It’s the worst of times. It’s the best of times. History tells us that the status of women in India has always yo-yoed. We started out on a high note in the ancient ages but saw a decline in status from medieval times, when a life of restrictions became the order of the day. The harassment refuses to go away. In 2018, India was ranked by the Thomson Reuters Foundation as the world’s most dangerous country for women. Except for those with special access to privilege—and even they’re not immune to silent sexism—life for an Indian woman is tough, very tough. And yet, she perseveres. She seeks to live the life that’s promised to her by the Constitution, a life of equality, dignity and freedom from discrimination. Not just as a mother, wife, daughter or sister, but also as an individual working for something that excites her. She understands that the jouney is tough and that victory is sweetest after the taste of defeat. And, sometimes, just sometimes, through hard work, ingenuity and an indomitable spirit, she beats the odds and gives the world a success story to celebrate.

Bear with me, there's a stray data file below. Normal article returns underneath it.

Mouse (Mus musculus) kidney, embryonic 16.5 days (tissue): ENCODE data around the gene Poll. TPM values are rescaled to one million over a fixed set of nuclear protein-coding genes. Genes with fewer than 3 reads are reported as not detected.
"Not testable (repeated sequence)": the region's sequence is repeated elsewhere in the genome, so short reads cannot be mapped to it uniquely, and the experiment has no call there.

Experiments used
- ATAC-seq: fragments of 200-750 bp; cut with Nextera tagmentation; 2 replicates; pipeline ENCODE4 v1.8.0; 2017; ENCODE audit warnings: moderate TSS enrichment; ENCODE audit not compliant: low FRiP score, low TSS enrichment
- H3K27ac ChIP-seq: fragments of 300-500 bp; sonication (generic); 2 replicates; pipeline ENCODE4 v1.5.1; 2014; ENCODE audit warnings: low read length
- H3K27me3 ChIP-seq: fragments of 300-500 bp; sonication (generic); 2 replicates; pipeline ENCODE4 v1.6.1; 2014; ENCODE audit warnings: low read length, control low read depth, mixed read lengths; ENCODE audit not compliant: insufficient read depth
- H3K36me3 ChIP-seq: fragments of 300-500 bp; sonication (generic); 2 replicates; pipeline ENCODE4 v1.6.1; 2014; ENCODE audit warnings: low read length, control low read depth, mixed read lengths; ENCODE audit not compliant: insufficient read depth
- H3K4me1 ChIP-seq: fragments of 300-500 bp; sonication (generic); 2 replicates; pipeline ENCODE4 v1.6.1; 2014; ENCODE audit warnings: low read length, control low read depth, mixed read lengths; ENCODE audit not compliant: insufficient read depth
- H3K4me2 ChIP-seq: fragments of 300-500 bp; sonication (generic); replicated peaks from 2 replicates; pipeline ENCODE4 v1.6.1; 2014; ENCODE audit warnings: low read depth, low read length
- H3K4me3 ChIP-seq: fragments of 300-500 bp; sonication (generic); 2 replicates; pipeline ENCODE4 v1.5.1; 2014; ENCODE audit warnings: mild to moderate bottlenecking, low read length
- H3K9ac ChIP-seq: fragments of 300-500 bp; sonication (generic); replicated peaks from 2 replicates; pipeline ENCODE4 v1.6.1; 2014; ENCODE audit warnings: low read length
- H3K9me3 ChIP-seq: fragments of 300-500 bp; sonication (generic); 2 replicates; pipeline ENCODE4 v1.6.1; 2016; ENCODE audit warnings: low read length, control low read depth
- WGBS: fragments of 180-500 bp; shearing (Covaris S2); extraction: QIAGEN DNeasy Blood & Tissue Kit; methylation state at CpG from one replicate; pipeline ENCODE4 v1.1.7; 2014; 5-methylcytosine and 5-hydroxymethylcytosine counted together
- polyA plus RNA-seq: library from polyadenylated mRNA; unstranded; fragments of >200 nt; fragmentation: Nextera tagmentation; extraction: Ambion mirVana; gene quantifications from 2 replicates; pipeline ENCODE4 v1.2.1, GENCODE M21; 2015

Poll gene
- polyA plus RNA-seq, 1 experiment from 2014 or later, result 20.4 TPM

It is this dynamism and never-say-die spirit that The Sunday Standard honours through its Devi Awards. The awards are designed to pay tribute to the exceptional women who, through their work in different sectors, are helping to build the backbone of the nation. We began the process in New Delhi in December 2014, and have since paid tribute to achievers from around the country. We return to Maharashtra to celebrate ten wonderful women working in the state. Here are their stories.